How much does that snow storm cost, anyway?
Effects from a snow storm like the one that blanketed the mid-Atlantic this week can add up to billions of dollars, once lost productivity and sales and emergency road clearing are factored in. But the cost to the overall US economy is likely to be short term.
Snow melts.Skip to next paragraph
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But will this month's blizzards, which have helped break snowfall records across the mid-Atlantic, cause the economy to melt as well?
The short answer is: for only as long as it takes for a snowball to turn to water.
Economists consider winter weather events, such as those that hit the mid-Atlantic and the Northeast, transitory events. Eventually, the plows clear the roads and consumers head for their favorite restaurants and shops.
“In terms of the impact on the nation’s gross domestic product, it’s usually pretty small,” says David Wyss, chief economist at Standard & Poor’s in New York. “You may lose some days at work, but you can make up for it in the weeks ahead.”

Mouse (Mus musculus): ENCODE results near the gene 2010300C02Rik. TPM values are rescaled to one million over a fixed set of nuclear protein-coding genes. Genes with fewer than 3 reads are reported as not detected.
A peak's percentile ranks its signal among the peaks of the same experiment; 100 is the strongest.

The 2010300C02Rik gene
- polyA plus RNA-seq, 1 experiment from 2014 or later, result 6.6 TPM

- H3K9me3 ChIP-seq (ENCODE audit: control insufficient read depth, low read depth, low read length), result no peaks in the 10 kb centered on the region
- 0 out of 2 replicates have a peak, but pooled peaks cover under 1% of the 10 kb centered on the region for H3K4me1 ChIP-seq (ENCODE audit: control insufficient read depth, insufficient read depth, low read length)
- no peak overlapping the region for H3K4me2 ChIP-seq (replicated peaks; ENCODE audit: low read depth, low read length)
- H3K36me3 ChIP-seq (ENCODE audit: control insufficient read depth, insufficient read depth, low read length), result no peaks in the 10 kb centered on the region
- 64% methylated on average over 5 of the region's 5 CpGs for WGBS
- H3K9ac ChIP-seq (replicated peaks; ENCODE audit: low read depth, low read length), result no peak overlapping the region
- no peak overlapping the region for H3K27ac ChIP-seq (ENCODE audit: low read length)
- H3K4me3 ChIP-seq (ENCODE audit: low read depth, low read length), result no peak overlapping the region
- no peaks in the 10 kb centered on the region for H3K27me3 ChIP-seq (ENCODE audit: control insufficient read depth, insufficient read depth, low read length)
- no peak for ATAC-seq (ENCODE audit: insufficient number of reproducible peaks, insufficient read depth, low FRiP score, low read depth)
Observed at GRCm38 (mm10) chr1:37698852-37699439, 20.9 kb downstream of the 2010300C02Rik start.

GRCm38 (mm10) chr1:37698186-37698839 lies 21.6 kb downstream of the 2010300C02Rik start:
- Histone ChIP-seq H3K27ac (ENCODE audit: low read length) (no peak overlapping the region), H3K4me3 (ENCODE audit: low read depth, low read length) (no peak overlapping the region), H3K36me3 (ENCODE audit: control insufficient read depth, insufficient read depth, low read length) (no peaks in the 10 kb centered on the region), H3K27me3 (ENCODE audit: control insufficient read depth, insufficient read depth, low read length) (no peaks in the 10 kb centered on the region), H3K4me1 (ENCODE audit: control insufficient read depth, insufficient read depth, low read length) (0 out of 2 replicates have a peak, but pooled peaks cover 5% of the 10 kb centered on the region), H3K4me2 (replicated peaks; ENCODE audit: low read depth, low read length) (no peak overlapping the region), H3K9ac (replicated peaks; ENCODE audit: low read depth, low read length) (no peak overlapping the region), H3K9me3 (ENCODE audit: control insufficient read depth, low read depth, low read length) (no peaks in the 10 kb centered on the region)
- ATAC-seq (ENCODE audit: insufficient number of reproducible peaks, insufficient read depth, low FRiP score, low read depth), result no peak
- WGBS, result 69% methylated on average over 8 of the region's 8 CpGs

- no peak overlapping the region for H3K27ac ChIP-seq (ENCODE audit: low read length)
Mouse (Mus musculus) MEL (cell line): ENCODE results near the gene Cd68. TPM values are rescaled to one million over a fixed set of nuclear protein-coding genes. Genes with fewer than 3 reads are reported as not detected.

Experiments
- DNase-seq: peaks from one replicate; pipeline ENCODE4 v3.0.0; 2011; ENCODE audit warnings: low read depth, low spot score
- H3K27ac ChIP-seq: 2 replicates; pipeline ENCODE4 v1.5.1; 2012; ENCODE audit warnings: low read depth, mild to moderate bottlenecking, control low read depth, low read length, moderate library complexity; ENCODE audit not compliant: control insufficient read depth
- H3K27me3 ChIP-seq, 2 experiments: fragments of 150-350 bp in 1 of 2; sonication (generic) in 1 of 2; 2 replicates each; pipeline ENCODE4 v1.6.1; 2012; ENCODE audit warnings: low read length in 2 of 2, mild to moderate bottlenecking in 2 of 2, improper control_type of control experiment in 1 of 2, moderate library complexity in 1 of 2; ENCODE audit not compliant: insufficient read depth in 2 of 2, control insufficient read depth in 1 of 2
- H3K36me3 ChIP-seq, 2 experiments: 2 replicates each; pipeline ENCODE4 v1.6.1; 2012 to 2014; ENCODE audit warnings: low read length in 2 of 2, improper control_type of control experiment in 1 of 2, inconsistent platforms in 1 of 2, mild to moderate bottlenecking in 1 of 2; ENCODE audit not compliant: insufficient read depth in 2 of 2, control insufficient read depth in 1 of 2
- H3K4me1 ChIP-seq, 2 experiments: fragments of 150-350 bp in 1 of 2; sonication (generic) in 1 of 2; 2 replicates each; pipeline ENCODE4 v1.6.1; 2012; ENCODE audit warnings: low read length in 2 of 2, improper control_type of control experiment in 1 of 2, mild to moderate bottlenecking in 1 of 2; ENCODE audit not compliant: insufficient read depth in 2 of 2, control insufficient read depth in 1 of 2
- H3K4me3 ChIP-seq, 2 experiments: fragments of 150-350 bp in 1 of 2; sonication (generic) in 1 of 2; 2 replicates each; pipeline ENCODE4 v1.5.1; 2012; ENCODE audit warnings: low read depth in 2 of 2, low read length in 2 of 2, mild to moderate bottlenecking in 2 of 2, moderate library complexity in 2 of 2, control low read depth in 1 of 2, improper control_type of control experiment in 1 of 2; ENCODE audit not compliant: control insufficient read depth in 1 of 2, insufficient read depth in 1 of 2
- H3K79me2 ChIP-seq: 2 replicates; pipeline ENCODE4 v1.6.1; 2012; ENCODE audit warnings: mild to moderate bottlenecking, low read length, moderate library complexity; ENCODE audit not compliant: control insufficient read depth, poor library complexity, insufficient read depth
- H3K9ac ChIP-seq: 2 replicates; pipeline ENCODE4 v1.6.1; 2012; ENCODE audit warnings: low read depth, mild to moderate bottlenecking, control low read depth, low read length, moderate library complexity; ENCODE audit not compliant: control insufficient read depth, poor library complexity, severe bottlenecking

But there is also no doubt there is a cost to the economy, and it is likely to be measured in the billions. “We will get up in the billions in a snap,” says Scott Bernhardt, chief operating officer at Planalytics, a Wayne, Pa., firm that forecasts weather for businesses, rolling off some of the larger effects of the storms: $100 million a day in lost government productivity, millions of dollars in municipal plowing and overtime expenses, as well as lost sales.
Of course, in a $14.5 trillion economy, a few billion dollars won’t make that much difference. “We will probably see it in some monthly numbers, such as retail sales, or even some weekly numbers, like the new claims for unemployment, since you can’t apply when the office is closed,” says Mr. Wyss.
And unlike some weather events, such as hurricanes, the economy won’t get a boost from the recovery process, he points out. After hurricane Katrina, the nation’s GDP rose in the following quarter, as demand soared for such things as wall board and lumber products. “The effect of all that water from a hurricane is longer lasting than snow, and then you also have the rebuilding afterward,” says Wyss.
One of the larger costs that won’t get made up is the municipal expense for plowing the snow. In New York, for example, it costs the city an estimated $1 million per inch. In the latest snow storm the city got 10 inches.